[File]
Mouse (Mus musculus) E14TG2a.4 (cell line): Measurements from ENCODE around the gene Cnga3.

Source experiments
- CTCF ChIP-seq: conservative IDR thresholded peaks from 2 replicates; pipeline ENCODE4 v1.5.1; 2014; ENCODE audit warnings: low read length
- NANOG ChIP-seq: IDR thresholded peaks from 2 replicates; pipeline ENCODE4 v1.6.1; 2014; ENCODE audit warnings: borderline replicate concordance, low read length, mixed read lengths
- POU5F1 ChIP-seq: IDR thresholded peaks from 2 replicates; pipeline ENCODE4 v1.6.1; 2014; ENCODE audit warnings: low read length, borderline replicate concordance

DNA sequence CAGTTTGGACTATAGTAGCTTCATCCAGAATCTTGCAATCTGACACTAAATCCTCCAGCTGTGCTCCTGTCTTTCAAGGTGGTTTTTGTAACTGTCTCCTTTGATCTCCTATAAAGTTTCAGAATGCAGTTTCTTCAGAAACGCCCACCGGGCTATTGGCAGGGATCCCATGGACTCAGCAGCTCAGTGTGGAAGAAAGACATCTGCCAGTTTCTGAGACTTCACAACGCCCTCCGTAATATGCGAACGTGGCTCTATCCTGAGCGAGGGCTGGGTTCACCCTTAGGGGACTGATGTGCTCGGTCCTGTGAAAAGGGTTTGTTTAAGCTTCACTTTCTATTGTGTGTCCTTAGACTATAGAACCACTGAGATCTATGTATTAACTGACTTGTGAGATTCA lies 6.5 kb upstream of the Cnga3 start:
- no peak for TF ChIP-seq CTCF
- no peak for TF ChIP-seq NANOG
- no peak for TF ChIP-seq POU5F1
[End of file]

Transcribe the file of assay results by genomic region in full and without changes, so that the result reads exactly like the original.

Mouse (Mus musculus) E14TG2a.4 (cell line): Measurements from ENCODE around the gene Cnga3.

Source experiments
- CTCF ChIP-seq: conservative IDR thresholded peaks from 2 replicates; pipeline ENCODE4 v1.5.1; 2014; ENCODE audit warnings: low read length
- NANOG ChIP-seq: IDR thresholded peaks from 2 replicates; pipeline ENCODE4 v1.6.1; 2014; ENCODE audit warnings: borderline replicate concordance, low read length, mixed read lengths
- POU5F1 ChIP-seq: IDR thresholded peaks from 2 replicates; pipeline ENCODE4 v1.6.1; 2014; ENCODE audit warnings: low read length, borderline replicate concordance

DNA sequence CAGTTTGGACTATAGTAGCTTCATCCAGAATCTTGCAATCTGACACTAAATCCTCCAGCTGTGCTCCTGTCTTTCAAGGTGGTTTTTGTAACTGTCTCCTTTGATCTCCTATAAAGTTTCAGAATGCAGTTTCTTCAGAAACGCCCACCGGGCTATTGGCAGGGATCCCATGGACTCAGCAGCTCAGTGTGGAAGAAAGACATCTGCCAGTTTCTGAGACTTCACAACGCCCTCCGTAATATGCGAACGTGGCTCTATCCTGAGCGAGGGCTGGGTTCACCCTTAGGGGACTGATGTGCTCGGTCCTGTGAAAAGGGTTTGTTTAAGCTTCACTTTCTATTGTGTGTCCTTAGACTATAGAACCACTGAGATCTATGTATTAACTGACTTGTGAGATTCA lies 6.5 kb upstream of the Cnga3 start:
- no peak for TF ChIP-seq CTCF
- no peak for TF ChIP-seq NANOG
- no peak for TF ChIP-seq POU5F1